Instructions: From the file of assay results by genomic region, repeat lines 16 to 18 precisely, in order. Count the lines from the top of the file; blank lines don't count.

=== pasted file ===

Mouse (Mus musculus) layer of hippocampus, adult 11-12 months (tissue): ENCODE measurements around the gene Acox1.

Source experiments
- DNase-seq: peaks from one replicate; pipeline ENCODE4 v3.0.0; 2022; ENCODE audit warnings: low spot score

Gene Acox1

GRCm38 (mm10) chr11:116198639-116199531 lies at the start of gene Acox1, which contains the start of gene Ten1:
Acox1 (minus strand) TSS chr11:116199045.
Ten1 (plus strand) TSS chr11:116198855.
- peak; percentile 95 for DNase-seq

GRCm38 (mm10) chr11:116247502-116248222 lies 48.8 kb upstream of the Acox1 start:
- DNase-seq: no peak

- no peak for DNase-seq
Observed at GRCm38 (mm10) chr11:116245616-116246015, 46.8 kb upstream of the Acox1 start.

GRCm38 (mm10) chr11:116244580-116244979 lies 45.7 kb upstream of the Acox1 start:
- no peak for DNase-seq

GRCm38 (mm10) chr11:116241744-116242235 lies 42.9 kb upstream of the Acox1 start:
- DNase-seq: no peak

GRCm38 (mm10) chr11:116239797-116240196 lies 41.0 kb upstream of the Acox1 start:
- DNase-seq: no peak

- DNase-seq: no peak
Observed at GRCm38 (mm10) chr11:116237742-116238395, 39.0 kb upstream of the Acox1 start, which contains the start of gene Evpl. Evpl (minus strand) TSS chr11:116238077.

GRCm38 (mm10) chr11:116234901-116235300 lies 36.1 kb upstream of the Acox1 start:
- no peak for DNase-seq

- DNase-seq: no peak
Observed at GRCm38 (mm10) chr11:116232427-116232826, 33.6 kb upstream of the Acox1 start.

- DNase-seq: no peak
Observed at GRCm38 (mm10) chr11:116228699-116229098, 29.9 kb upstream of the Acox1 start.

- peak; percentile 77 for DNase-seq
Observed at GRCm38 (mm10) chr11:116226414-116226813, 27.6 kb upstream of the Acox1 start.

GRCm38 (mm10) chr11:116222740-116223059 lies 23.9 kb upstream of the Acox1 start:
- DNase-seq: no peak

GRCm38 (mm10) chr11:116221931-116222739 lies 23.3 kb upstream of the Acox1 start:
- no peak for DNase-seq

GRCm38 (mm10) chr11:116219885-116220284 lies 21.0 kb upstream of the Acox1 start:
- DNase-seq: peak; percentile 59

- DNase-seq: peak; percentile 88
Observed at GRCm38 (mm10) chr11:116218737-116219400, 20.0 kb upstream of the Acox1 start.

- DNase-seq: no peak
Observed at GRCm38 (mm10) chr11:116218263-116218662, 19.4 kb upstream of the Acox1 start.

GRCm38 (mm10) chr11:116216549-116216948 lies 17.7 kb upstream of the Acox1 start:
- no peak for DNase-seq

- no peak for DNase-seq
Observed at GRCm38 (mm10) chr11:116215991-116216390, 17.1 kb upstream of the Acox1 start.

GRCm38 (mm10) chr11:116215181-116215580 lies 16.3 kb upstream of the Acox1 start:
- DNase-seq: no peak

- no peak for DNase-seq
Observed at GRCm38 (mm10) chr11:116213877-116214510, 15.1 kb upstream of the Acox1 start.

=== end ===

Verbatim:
- DNase-seq: no peak

GRCm38 (mm10) chr11:116239797-116240196 lies 41.0 kb upstream of the Acox1 start:
- DNase-seq: no peak